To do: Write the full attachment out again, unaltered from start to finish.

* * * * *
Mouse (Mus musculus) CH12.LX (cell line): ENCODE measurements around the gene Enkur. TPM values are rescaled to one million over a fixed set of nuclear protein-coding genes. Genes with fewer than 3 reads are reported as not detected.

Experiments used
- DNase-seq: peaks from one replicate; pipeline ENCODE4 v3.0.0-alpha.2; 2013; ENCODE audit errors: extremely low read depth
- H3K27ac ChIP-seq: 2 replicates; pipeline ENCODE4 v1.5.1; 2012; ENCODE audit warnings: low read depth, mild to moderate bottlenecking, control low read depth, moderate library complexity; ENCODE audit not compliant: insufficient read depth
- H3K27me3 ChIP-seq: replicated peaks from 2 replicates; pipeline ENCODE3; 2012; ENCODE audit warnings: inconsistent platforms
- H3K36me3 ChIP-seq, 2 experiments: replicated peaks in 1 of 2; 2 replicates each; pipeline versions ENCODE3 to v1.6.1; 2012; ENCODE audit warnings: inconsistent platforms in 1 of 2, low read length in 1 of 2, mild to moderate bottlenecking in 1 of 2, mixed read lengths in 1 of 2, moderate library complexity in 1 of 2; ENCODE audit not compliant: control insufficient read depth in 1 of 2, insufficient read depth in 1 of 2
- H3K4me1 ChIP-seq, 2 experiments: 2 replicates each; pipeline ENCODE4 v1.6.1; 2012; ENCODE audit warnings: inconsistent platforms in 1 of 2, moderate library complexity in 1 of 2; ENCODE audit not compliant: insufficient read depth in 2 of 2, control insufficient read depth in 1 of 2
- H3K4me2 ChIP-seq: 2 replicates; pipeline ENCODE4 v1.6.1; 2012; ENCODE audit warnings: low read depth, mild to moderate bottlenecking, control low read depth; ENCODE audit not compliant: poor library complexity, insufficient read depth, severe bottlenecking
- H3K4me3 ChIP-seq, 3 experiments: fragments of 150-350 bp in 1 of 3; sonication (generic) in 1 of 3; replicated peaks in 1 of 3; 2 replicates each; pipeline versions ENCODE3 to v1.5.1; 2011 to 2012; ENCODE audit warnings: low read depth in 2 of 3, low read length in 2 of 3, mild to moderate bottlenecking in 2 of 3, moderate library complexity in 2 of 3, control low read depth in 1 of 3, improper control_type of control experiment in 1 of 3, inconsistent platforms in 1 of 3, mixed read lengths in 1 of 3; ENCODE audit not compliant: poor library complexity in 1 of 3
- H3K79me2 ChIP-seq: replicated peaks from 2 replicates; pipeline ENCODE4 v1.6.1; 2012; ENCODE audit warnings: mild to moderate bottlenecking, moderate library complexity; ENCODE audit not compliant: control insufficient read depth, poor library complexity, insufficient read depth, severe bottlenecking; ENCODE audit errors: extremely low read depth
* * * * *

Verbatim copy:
Mouse (Mus musculus) CH12.LX (cell line): ENCODE measurements around the gene Enkur. TPM values are rescaled to one million over a fixed set of nuclear protein-coding genes. Genes with fewer than 3 reads are reported as not detected.

Experiments used
- DNase-seq: peaks from one replicate; pipeline ENCODE4 v3.0.0-alpha.2; 2013; ENCODE audit errors: extremely low read depth
- H3K27ac ChIP-seq: 2 replicates; pipeline ENCODE4 v1.5.1; 2012; ENCODE audit warnings: low read depth, mild to moderate bottlenecking, control low read depth, moderate library complexity; ENCODE audit not compliant: insufficient read depth
- H3K27me3 ChIP-seq: replicated peaks from 2 replicates; pipeline ENCODE3; 2012; ENCODE audit warnings: inconsistent platforms
- H3K36me3 ChIP-seq, 2 experiments: replicated peaks in 1 of 2; 2 replicates each; pipeline versions ENCODE3 to v1.6.1; 2012; ENCODE audit warnings: inconsistent platforms in 1 of 2, low read length in 1 of 2, mild to moderate bottlenecking in 1 of 2, mixed read lengths in 1 of 2, moderate library complexity in 1 of 2; ENCODE audit not compliant: control insufficient read depth in 1 of 2, insufficient read depth in 1 of 2
- H3K4me1 ChIP-seq, 2 experiments: 2 replicates each; pipeline ENCODE4 v1.6.1; 2012; ENCODE audit warnings: inconsistent platforms in 1 of 2, moderate library complexity in 1 of 2; ENCODE audit not compliant: insufficient read depth in 2 of 2, control insufficient read depth in 1 of 2
- H3K4me2 ChIP-seq: 2 replicates; pipeline ENCODE4 v1.6.1; 2012; ENCODE audit warnings: low read depth, mild to moderate bottlenecking, control low read depth; ENCODE audit not compliant: poor library complexity, insufficient read depth, severe bottlenecking
- H3K4me3 ChIP-seq, 3 experiments: fragments of 150-350 bp in 1 of 3; sonication (generic) in 1 of 3; replicated peaks in 1 of 3; 2 replicates each; pipeline versions ENCODE3 to v1.5.1; 2011 to 2012; ENCODE audit warnings: low read depth in 2 of 3, low read length in 2 of 3, mild to moderate bottlenecking in 2 of 3, moderate library complexity in 2 of 3, control low read depth in 1 of 3, improper control_type of control experiment in 1 of 3, inconsistent platforms in 1 of 3, mixed read lengths in 1 of 3; ENCODE audit not compliant: poor library complexity in 1 of 3
- H3K79me2 ChIP-seq: replicated peaks from 2 replicates; pipeline ENCODE4 v1.6.1; 2012; ENCODE audit warnings: mild to moderate bottlenecking, moderate library complexity; ENCODE audit not compliant: control insufficient read depth, poor library complexity, insufficient read depth, severe bottlenecking; ENCODE audit errors: extremely low read depth